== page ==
I thank Ted Hutchinson for pointing me at this article in the Irish Independent. It appeared on the 5th of October, and I reprint it in full, here.
A LEADING vascular surgeon, whose research review concluded cholesterol-lowering medicines may do more harm than good for many otherwise healthy people, has been gagged by the Health Service Executive.
Sherif Sultan, a senior medic at University College Hospital, Galway, reviewed a range of studies of statins and found a lack of evidence to show they should be given as a means of prevention to healthy people with high cholesterol but no heart disease.
Mr Sultan and his surgeon colleague Niamh Hynes said lifestyle changes to reduce cholesterol were better because this allowed people to avoid the risk of statins’ side effects.
However, in a statement last night, Dr Pat Nash, a cardiologist and the group clinical director in University College Hospital said the recently published views of his colleagues were “not representative” of those in Galway or neighbouring hospitals.
“As group clinical director of the West/North West Hospitals Group, and a working cardiologist, I wish to reassure patients that statins are safe,” said Dr Nash.
“These are very important, well-validated drugs for the treatment of elevated cholesterol. We have extensive evidence to show their benefit and to show that they improve outcomes for patients with heart disease and stroke and that they have a role in preventing heart disease and stroke.
“As always, if patients have any concerns, they should not discontinue their medication without discussing with their GP or consultant.”
Asked to comment, Mr Sultan said: “I have received an official warning from the HSE and have been instructed not to liaise directly with the press in my capacity as a HSE consultant.” However, he said he could continue to comment as a consultant vascular surgeon at the Galway Clinic, where he has a private practice.
The HSE declined to comment on the reasons for ordering Mr Sultan not to speak as a public consultant. He said he stood by his analysis of the role of statins in otherwise healthy patients with high cholesterol. He pointed to another recently published review on exercise versus drug therapy in the management of pre-diabetes and cardiovascular disease.
“That ‘British Medical Journal’ analysis showed the superiority of exercise over drug therapy extends even to secondary prevention (where patients have developed disease)1.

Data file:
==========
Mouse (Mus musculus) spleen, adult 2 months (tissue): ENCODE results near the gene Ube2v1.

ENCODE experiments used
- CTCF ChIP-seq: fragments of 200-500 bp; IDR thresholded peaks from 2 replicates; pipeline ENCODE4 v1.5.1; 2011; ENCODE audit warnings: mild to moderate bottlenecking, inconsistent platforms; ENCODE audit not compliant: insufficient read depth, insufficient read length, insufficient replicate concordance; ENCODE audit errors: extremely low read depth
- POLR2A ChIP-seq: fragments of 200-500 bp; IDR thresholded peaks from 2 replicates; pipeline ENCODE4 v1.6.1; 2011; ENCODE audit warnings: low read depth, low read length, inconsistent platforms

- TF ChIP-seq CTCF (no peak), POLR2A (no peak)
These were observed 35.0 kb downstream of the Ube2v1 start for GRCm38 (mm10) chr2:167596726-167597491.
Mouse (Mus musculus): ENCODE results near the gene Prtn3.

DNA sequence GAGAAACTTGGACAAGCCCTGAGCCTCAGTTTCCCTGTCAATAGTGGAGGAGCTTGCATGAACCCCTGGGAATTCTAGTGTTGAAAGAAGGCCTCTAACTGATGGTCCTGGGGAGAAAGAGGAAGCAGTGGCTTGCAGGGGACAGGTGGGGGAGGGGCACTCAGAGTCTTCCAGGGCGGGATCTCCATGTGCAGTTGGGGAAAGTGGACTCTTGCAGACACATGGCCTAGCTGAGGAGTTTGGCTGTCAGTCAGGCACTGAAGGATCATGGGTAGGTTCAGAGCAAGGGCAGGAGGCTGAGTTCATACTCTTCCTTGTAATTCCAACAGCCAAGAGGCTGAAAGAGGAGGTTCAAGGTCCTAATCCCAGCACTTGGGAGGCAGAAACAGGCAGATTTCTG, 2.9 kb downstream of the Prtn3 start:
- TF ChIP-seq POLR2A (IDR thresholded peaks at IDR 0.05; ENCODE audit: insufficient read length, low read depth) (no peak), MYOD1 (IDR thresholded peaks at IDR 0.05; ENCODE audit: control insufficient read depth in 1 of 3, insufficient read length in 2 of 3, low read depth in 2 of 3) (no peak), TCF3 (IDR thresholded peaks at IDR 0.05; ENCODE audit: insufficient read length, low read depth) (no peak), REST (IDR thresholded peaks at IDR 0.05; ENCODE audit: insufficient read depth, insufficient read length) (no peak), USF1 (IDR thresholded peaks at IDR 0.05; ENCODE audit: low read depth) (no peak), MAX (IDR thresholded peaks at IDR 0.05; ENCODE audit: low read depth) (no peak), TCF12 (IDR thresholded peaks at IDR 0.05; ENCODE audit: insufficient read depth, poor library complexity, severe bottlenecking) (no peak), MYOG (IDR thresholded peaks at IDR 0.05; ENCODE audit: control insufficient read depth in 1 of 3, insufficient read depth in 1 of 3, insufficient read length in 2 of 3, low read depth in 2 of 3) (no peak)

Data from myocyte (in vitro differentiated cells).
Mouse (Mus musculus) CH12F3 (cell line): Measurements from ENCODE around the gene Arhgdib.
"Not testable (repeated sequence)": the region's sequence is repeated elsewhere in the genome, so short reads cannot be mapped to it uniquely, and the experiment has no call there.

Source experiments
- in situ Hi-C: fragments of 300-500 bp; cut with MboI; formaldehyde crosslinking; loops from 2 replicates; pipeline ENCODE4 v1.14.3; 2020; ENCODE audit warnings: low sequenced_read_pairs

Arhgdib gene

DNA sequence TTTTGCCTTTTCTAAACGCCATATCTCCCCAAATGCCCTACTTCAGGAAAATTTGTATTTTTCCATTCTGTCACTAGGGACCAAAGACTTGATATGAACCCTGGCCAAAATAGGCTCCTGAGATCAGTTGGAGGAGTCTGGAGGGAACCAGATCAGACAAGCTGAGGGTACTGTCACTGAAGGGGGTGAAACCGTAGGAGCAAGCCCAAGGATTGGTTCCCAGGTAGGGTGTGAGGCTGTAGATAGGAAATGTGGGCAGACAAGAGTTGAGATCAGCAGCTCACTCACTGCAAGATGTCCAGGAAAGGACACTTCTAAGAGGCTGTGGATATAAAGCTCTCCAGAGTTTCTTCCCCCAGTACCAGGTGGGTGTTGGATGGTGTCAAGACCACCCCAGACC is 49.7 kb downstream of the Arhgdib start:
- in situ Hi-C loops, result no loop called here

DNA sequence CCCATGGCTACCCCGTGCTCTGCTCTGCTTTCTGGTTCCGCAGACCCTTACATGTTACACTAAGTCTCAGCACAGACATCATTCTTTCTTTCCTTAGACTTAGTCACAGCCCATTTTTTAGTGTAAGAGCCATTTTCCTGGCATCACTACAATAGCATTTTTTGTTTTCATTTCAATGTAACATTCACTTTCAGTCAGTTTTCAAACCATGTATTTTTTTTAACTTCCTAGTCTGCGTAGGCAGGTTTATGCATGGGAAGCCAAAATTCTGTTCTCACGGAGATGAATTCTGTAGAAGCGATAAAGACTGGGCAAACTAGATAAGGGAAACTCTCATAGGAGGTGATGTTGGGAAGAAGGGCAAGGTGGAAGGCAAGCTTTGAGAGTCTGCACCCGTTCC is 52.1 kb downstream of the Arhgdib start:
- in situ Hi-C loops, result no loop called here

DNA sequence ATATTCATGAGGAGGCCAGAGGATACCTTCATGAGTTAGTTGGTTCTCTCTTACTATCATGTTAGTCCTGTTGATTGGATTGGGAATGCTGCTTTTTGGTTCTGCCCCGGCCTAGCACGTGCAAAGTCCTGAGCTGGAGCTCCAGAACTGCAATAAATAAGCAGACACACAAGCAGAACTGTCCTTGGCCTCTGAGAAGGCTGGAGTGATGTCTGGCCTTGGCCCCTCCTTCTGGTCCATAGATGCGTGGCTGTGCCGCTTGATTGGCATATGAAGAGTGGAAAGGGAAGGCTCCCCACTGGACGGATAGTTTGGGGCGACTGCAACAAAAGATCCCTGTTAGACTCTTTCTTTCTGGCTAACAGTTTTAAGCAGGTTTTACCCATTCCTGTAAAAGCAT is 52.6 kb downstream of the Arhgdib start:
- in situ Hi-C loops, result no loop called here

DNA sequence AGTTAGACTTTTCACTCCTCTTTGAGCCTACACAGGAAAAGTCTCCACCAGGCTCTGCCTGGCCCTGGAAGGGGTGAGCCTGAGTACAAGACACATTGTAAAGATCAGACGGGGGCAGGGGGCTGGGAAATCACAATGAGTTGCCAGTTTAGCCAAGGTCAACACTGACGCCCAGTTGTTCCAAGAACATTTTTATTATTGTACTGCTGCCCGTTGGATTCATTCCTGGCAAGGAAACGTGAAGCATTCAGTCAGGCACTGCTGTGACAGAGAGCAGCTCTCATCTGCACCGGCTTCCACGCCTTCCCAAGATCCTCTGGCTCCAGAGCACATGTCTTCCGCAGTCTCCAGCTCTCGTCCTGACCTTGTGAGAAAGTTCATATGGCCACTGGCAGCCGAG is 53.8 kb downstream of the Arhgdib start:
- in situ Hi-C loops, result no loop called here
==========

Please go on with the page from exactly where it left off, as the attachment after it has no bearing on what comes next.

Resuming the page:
This story has been rumbling on for a while. A report on the research paper can be found in the Irish Medical Times from a couple of weeks before.
The under-reporting of findings on major adverse effects of statin therapy and the way in which they had been withheld from the public, and even concealed, is a scientific farce, claims new Irish research.
Mr Sherif Sultan, Consultant Vascular and Endovascular Surgeon, and Niamh Hynes, Clinical Lecturer In Vascular and Endovascular Surgery, claimed their study, just published in the Journal of Endocrine and Metabolic Diseases (2013, 3, 179-185) highlights the major side-effects and dangers of statins.
They said there is a categorical lack of clinical evidence to support the use of statin therapy in primary prevention. They are both based in the Western Vascular Institute at University College Hospital Galway and the Galway Clinic. “Odds are greater than 100-to-1 that if you’re taking a statin, you don’t really need it2..
I was sent the original paper by Sherif Sultan a couple of months ago, and it is very scathing about statins….. very scathing indeed. It even suggests, perish the very thought, that pharmaceutical companies may have been trying to present statins in the best light possible. I find such a suggestion almost impossible to believe. Knowing how completely ethical these companies are.
Anyway, I suppose the key phrase in all of this sorry episode is the following:
“The HSE declined to comment on the reasons for ordering Mr Sultan not to speak as a public consultant.”
If the Health Service Executive were to comment, what could they say to justify their actions?
“The hell with scientific debate. He should just damned will shut up and say what we want him to say?”
“How dare anyone criticise the sainted statins which work in mysterious ways their wonders to perform.”
“We expect utter loyalty from those who work in the glorious Irish Health Service. Those who do not support us can expect serious sanctions……”
On balance, declining to comment is probably the best policy for the HSE. Because if you start trying to justify why you are gagging a researcher for trying to tell the truth then, well, you will end up having to justify state censorship of scientific debate. Which never looks that good on the printed page, I find.
I feel I should sign off this blog with a quote from George Orwell, taken from 1984. “Being in a minority, even in a minority of one, did not make you mad. There was truth and there was untruth, and if you clung to the truth even against the whole world, you were not mad.”